Justice and Development

Four billion people around the world live without the protections of the law. They live without access to their rights, vulnerable to exploitation and violence. Poverty will only be defeated when the law works for everyone.

Fifteen years ago the UN’s Millennium Development Goals set out to eliminate extreme poverty. They helped bring enormous progress, but there is much left to be done. Now, with the goals set to expire in 2015, the world is rethinking its development agenda. It’s a chance to get things right. It’s a chance to include a goal for justice.  In 2015, the UN will set new development goals.

Why add a justice goal?

Evidence shows that access to justice boosts development. In the Philippines, the Asian Development Bank studied the impact of training community members as paralegals to support agrarian reform. Farmers in communities with paralegals saw higher levels of productivity, higher farm incomes, and more investment in their farms. In Indonesia, a local NGO used female paralegals to expand understanding about rights and entitlements in female-headed households.

Alongside international partners, the NGO supported government reforms of state and religious justice institutions by raising awareness and assisting with women’s cases, contributing to a fourfold increase in the number of women able to access circuit courts the following year. In Ecuador, the World Bank evaluated five legal service centers focused on enforcing child support payments for poor women and reducing domestic violence.

The study found that the centers’ clients seeking child support were 20 percent more likely to succeed than those without access to legal aid. They were also 17 percent less likely to experience physical violence after separation from their partners.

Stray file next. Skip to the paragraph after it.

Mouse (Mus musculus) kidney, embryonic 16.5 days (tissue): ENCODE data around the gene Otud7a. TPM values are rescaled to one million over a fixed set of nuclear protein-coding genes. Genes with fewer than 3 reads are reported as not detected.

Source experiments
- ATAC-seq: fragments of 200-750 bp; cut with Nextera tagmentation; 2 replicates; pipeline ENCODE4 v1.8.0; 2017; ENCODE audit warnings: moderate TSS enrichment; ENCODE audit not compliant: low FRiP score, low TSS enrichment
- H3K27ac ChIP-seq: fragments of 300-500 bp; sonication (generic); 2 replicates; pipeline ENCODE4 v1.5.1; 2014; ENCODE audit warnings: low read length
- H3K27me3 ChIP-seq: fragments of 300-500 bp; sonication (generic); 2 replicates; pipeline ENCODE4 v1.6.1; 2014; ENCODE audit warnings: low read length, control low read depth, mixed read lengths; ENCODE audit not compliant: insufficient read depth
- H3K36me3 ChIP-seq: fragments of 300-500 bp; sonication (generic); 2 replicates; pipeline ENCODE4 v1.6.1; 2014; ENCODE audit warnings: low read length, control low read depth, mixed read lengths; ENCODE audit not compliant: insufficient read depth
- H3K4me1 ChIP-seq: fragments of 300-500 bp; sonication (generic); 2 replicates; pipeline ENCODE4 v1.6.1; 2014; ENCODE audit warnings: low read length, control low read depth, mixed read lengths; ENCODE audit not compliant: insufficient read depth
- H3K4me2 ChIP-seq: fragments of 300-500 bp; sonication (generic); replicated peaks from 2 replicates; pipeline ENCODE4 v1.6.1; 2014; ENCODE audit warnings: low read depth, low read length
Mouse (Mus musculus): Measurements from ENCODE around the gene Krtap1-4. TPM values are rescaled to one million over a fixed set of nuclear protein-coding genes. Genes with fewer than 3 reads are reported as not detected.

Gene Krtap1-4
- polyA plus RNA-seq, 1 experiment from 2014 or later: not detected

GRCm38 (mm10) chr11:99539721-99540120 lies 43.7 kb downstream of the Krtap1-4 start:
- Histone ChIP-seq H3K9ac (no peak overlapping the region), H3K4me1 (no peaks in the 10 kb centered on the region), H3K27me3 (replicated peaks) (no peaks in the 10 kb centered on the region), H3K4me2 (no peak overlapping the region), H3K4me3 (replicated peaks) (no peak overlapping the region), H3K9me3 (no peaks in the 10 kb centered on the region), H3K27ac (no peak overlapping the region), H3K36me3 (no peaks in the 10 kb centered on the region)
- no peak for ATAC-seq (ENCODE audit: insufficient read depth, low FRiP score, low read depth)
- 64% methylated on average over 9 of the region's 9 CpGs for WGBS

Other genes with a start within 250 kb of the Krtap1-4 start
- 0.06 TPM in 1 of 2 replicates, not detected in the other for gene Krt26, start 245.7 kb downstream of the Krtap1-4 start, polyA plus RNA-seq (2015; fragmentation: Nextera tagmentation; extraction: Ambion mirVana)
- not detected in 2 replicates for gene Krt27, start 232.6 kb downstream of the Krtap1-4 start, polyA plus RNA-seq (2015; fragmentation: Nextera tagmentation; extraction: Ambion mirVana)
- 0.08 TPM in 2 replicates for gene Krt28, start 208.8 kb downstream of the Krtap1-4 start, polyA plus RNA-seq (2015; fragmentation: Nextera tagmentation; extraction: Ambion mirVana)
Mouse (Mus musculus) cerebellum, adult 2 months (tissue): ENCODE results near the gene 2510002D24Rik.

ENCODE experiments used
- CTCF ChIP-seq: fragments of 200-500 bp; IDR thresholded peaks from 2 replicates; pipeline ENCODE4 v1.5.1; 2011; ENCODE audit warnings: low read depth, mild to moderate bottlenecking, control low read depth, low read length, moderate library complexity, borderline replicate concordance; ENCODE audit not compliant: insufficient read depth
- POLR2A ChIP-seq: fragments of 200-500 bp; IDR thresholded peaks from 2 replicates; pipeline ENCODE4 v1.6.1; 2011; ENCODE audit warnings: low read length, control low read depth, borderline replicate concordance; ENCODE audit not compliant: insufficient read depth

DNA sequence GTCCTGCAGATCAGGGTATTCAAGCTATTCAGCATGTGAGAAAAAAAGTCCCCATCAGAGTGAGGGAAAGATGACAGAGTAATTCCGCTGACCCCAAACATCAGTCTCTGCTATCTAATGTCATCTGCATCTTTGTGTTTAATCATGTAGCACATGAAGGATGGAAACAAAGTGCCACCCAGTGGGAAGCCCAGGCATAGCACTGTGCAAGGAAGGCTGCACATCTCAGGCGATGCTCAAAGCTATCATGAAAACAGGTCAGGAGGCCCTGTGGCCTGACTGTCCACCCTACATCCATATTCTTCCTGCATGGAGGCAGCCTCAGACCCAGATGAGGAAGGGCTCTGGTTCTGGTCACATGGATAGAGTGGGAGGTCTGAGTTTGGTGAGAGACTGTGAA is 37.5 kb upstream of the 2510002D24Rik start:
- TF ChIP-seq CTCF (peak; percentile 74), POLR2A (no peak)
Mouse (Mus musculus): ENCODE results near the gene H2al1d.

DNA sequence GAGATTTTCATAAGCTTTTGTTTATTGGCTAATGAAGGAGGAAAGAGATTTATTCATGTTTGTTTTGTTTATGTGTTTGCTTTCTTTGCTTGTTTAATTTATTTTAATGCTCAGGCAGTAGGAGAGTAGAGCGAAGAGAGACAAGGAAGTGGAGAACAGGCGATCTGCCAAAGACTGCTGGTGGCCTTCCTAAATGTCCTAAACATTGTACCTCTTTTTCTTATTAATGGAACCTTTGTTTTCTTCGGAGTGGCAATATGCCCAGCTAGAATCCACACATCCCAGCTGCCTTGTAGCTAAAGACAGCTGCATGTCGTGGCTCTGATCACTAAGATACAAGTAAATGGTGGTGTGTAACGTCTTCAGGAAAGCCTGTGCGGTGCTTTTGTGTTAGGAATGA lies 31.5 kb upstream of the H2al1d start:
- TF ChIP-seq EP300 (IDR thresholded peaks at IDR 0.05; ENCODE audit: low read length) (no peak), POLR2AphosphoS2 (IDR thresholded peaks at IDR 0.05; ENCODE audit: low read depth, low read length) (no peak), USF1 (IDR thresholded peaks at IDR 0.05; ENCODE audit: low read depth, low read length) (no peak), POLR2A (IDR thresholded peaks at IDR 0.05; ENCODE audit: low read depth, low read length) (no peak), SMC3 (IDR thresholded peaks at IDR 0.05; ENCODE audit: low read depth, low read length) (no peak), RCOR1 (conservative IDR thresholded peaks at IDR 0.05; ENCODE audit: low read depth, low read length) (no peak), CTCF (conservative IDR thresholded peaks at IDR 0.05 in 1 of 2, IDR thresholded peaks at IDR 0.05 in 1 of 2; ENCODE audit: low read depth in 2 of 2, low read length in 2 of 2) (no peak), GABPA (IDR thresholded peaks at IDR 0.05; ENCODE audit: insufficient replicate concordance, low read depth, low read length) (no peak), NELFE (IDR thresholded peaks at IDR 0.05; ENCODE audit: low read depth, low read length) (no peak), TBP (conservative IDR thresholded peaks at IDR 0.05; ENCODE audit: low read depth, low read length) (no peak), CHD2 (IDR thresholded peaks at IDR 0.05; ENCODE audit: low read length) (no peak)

In India, filing claims under the Right to Information Act (RTIA) has helped New Delhi’s slum dwellers to obtain ration cards for subsidized foodstuffs. A Yale University study found that 94 percent of ration card applicants who filed RTIA inquiries into the status of their application received their cards within a year. Only 21 percent of those who did not file a claim received their cards.

In Sierra Leone, extended or unlawful pretrial detention damages the prosperity and health of prisoners and their families.

An Oxford University study showed that a program placing paralegals in prisons to provide free legal services has reduced the numbers of prisoners held on remand by 20 percent and increased the percentage gaining access to bail by 13 percent. There are many, many more examples of justice improving development and reducing poverty.

Source: The Open Society Foundation

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